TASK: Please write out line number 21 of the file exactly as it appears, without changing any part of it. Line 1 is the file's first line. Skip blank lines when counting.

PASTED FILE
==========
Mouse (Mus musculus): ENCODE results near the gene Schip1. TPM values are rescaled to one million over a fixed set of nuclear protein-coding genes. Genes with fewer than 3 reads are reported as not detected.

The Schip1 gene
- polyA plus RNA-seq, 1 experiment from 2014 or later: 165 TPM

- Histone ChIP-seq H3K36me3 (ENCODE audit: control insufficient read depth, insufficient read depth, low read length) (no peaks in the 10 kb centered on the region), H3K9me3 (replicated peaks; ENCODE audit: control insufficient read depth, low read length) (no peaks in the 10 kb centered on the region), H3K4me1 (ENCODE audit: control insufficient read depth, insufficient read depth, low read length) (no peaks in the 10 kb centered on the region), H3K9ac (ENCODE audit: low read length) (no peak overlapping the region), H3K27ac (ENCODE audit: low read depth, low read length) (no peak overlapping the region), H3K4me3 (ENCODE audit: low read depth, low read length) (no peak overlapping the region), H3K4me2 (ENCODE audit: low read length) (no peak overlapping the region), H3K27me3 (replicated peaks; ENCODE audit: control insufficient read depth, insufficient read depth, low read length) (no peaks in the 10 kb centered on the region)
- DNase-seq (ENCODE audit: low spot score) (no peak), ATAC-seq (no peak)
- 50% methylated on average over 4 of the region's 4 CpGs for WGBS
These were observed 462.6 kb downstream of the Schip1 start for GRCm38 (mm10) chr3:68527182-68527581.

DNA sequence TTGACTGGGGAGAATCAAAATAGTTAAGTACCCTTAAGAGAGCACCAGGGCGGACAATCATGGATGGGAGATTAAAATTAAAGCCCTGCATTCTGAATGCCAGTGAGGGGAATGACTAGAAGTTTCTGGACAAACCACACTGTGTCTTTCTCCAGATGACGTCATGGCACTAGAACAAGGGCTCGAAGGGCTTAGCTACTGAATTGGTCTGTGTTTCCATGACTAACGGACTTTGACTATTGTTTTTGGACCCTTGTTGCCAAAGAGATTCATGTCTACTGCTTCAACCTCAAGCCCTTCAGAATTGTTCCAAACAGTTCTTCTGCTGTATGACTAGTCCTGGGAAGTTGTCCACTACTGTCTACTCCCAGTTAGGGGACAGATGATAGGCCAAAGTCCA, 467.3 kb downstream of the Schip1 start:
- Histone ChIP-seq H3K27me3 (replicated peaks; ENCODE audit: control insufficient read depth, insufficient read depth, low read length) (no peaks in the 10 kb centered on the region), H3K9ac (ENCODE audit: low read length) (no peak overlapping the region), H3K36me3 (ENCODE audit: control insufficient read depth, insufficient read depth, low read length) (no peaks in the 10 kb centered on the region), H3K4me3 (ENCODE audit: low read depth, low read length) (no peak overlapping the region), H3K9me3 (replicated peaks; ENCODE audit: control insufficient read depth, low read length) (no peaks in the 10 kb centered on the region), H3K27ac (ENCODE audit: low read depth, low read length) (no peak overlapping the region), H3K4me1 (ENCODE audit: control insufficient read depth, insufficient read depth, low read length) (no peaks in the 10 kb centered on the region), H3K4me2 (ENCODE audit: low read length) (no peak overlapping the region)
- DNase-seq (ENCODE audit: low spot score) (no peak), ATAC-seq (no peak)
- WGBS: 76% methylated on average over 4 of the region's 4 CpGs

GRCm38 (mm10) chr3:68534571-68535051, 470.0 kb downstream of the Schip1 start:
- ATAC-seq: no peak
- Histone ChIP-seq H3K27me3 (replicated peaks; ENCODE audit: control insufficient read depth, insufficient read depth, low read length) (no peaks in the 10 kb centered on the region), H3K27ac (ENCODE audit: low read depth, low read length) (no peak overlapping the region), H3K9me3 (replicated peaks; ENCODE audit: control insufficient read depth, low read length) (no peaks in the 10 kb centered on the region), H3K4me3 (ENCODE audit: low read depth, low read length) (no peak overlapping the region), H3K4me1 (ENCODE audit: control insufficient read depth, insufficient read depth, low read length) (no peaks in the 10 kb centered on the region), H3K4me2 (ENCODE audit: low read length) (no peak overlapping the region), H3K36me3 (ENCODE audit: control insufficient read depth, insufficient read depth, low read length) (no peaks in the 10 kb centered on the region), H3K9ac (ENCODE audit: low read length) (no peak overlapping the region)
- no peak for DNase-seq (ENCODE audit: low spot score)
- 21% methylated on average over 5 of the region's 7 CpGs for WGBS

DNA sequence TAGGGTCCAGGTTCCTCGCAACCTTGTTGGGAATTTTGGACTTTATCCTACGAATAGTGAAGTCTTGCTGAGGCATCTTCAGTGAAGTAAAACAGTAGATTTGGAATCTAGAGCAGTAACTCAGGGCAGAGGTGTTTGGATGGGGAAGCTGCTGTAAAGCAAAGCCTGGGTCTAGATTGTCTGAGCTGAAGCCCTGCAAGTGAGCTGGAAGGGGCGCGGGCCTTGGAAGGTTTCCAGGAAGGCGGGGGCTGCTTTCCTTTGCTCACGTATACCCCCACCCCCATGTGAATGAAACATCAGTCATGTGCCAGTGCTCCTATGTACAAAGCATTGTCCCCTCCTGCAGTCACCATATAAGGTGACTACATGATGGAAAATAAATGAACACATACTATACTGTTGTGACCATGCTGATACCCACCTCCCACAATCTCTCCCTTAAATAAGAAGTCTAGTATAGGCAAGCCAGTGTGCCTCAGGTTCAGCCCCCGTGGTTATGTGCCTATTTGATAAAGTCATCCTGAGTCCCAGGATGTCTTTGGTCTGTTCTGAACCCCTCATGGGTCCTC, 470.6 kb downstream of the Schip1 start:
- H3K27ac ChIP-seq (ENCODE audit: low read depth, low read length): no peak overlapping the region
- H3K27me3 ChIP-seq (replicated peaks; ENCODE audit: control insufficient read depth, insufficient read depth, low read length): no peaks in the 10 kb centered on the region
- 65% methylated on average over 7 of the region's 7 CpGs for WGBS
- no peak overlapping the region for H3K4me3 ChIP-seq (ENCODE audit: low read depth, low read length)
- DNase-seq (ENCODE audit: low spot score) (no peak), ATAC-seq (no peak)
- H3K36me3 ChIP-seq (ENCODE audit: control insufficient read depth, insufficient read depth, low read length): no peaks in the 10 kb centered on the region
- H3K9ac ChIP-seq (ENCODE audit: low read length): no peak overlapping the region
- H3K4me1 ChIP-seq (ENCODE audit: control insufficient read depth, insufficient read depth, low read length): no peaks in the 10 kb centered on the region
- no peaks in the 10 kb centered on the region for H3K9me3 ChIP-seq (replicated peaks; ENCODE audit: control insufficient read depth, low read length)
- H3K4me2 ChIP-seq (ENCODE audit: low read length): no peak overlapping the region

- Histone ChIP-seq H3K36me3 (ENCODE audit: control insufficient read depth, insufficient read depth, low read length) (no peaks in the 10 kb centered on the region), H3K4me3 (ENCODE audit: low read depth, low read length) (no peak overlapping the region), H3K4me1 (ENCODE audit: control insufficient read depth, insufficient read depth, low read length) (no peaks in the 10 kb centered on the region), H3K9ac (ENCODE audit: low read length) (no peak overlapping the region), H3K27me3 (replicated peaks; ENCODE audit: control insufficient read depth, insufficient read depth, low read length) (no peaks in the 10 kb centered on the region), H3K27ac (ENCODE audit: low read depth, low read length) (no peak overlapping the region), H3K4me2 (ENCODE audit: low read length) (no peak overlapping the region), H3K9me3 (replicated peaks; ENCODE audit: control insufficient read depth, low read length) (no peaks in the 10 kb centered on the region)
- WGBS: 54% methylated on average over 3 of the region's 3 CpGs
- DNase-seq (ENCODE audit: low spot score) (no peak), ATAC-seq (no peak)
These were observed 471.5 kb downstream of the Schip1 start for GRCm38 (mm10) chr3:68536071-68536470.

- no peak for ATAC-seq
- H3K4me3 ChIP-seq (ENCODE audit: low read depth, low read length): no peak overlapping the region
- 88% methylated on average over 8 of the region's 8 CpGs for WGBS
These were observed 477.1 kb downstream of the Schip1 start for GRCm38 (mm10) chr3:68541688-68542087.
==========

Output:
- no peak overlapping the region for H3K4me3 ChIP-seq (ENCODE audit: low read depth, low read length)